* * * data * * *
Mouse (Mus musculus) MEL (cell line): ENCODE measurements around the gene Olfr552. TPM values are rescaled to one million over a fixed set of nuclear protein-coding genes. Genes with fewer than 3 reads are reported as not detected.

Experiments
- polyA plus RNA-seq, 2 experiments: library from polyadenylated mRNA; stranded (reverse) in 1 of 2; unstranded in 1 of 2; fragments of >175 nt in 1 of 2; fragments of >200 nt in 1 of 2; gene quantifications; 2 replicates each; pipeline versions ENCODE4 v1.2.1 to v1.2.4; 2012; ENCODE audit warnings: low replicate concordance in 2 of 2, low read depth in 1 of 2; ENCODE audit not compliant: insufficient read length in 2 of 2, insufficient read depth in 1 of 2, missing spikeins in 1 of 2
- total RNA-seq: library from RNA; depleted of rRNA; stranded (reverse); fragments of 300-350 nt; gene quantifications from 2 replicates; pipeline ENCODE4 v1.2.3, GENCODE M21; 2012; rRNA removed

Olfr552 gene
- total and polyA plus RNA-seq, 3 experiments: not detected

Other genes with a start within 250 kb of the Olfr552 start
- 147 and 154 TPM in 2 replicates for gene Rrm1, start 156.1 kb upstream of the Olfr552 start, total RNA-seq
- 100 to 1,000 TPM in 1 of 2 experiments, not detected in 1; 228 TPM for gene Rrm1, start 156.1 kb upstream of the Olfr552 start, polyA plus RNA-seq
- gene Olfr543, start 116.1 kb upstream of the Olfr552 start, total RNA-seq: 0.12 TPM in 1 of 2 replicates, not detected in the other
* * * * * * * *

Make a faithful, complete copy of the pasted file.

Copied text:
Mouse (Mus musculus) MEL (cell line): ENCODE measurements around the gene Olfr552. TPM values are rescaled to one million over a fixed set of nuclear protein-coding genes. Genes with fewer than 3 reads are reported as not detected.

Experiments
- polyA plus RNA-seq, 2 experiments: library from polyadenylated mRNA; stranded (reverse) in 1 of 2; unstranded in 1 of 2; fragments of >175 nt in 1 of 2; fragments of >200 nt in 1 of 2; gene quantifications; 2 replicates each; pipeline versions ENCODE4 v1.2.1 to v1.2.4; 2012; ENCODE audit warnings: low replicate concordance in 2 of 2, low read depth in 1 of 2; ENCODE audit not compliant: insufficient read length in 2 of 2, insufficient read depth in 1 of 2, missing spikeins in 1 of 2
- total RNA-seq: library from RNA; depleted of rRNA; stranded (reverse); fragments of 300-350 nt; gene quantifications from 2 replicates; pipeline ENCODE4 v1.2.3, GENCODE M21; 2012; rRNA removed

Olfr552 gene
- total and polyA plus RNA-seq, 3 experiments: not detected

Other genes with a start within 250 kb of the Olfr552 start
- 147 and 154 TPM in 2 replicates for gene Rrm1, start 156.1 kb upstream of the Olfr552 start, total RNA-seq
- 100 to 1,000 TPM in 1 of 2 experiments, not detected in 1; 228 TPM for gene Rrm1, start 156.1 kb upstream of the Olfr552 start, polyA plus RNA-seq
- gene Olfr543, start 116.1 kb upstream of the Olfr552 start, total RNA-seq: 0.12 TPM in 1 of 2 replicates, not detected in the other